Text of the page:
Because the movie was filmed back in 2010, several of the older dancers have since gone on to professional careers, including the Columbian Joan Sebastian Zamora (pictured on the cover), who currently dances with the English National Ballet, and the girl from Sierra Leone, Michaela dePrince, who is currently dancing with the Dutch National Ballet. First Position’s Facebook page also recently announced that Aran Bell, now 15, will be dancing with the American Ballet Theater’s studio company this season, and Miko Fogarty (now 16) also seems to be keeping busy with both studying and performing, if her Facebook page is any indication.

If you love ballet or want to learn more about it, you’ll love this documentary!

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My rating: (3.5 / 5)

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Strictly Ballroom Movie Review



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Review:

Strictly Ballroom has some of the same problems with over-the-top caricatures instead of characters that mar Buz Luhrmann’s other films, but at heart it’s a charming and feel good boy-meets-ugly-duckling romance with lots of outstanding dancing.

My rating: (4 / 5)

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Take the Lead Movie Review



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Review:

Based on an inspiring true story about a ballroom dancing instructor who taught inner city kids. Like many movies about inner city schools, Take the Lead resorts too frequently to cliches, but overall this is an enjoyable, feel good film with a good performance by Antonio Banderas as the instructor, Pierre Dulaine, and some nice dance scenes, including a particularly hot tango with Lithuanian-Canadian dancer Katya Virshilas.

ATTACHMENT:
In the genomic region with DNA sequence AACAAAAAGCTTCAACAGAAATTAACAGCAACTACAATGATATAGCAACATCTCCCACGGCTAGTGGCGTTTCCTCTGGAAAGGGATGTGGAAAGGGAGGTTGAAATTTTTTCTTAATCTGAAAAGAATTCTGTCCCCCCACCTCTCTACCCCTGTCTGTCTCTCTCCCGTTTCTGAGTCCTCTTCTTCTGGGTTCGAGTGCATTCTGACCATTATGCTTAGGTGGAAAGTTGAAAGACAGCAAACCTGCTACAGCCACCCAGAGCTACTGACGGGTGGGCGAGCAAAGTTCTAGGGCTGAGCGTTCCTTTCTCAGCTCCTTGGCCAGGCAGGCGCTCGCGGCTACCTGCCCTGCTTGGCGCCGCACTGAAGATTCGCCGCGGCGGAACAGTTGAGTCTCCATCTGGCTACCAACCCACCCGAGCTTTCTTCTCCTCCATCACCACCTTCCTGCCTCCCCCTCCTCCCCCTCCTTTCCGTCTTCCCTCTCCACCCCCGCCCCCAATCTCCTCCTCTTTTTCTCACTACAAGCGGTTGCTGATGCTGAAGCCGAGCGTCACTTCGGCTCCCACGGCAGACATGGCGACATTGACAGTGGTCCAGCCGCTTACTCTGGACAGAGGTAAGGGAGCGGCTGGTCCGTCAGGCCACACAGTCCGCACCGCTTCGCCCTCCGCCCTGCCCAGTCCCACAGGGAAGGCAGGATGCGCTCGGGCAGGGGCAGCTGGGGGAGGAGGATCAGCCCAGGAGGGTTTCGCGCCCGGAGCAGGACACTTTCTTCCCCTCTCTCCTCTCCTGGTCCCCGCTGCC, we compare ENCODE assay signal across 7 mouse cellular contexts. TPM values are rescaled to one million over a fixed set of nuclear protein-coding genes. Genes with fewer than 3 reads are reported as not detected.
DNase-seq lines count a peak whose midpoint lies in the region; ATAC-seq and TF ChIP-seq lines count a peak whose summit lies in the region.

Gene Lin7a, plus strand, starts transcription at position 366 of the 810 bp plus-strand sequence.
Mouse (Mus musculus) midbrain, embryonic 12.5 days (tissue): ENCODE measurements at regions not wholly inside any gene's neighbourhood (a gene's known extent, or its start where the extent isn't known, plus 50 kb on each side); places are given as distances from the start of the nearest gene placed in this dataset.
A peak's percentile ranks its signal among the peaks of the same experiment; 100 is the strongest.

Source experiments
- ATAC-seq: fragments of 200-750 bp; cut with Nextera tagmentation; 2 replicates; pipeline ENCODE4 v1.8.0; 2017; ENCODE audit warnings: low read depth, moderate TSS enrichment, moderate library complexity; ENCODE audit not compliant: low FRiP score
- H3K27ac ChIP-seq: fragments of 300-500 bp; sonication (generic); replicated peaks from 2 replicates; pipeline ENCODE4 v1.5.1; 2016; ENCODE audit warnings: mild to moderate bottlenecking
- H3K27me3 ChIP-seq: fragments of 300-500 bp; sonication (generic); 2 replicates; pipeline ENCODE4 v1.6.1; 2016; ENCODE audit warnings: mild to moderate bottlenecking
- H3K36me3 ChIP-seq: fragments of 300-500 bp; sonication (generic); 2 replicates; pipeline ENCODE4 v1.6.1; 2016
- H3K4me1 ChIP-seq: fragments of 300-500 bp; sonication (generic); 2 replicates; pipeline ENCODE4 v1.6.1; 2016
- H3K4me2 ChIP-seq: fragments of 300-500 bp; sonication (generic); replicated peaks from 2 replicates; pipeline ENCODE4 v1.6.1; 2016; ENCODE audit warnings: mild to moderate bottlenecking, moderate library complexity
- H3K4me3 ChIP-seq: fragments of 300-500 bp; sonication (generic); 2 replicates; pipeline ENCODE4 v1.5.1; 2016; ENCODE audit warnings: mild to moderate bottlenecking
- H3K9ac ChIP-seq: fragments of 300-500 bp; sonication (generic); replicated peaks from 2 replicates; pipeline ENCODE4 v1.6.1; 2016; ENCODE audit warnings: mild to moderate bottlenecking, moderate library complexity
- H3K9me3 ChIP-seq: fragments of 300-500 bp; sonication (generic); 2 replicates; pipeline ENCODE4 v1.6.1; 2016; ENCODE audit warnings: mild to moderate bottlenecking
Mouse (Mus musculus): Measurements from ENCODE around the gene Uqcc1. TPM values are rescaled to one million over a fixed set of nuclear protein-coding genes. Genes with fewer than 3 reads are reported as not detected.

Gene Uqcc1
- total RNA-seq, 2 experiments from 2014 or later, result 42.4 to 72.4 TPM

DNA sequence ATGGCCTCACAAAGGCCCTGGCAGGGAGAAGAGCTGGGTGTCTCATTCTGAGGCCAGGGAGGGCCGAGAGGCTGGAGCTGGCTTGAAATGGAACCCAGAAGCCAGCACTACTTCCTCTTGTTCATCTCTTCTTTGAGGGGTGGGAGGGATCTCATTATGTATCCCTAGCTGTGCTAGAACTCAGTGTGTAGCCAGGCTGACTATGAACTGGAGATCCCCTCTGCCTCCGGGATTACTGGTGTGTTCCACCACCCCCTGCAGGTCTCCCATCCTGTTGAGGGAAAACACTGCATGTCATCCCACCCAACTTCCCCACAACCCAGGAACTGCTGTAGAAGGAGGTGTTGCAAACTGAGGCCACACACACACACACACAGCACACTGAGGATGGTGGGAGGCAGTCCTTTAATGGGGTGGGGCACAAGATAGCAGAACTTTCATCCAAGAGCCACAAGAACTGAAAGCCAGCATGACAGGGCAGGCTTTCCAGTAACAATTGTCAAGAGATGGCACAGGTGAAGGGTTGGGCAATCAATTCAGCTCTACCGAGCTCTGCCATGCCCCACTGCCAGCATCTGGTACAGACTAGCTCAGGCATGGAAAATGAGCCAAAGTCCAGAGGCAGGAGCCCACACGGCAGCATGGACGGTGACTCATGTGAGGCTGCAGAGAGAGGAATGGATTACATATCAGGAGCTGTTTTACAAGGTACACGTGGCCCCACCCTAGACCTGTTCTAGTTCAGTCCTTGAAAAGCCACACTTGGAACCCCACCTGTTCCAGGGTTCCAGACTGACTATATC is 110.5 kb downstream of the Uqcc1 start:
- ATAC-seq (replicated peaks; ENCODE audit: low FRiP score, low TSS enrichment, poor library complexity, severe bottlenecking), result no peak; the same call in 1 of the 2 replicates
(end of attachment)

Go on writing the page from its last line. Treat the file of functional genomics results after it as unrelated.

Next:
My rating: (3 / 5)

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Dirty Dancing 2: Havana Nights Movie Review



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Review:

This movie is a bit of a mess, but it scrapes by on the charisma of its two young leads. The plot tries mostly unsuccessfully to combine a fluffy, feel-good story about a girl gaining self-confidence through dance with the more serious backdrop of political and social revolution in Cuba, and relies too heavily on formula with both plots.Additionally, the dialogue is mediocre to outright cringe-inducing.

However, Romola Garai and Diego Luna are charming and manage to sell the partnership and budding romance of their characters. Patrick Swayze also makes a brief but enjoyable appearance as a dance instructor. The dance scenes are enjoyable to watch, although some of the extras have noticeably more skill than Luna and Garai.

My rating: (3.5 / 5)

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Jig Movie Review



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Review:

This documentary is a very enjoyable foray into the world of competitive Irish dancing that really shows the hard work and years of dedication that it takes to be a top dancer.

I was especially charmed by shy John Whitehurst and chatty Brogan McKay, two of the younger competitors the documentary follows, but as far as the dancing goes, the star of the film is John’s idol and training partner Joe Bitter, an American teenager who moved to England with his parents to train with former world champion John Carey. Joe delivers a set dance at the end that will knock the socks off even casual fans.

My rating: (4 / 5)

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Center Stage Movie Review



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Review:

Okay, this is not a good movie. Let me just state that right up front. The plot is cliched, the characters are stereotypical, the dialogue is sometimes cringe-worthy, and the acting is competent at best. However, it does have some great dancing, including ballet, Latin, modern, and jazz, and that makes it worth watching for anyone who loves dance. 2 stars for the movie itself, but a bonus half for the dancing.

My rating: (2.5 / 5)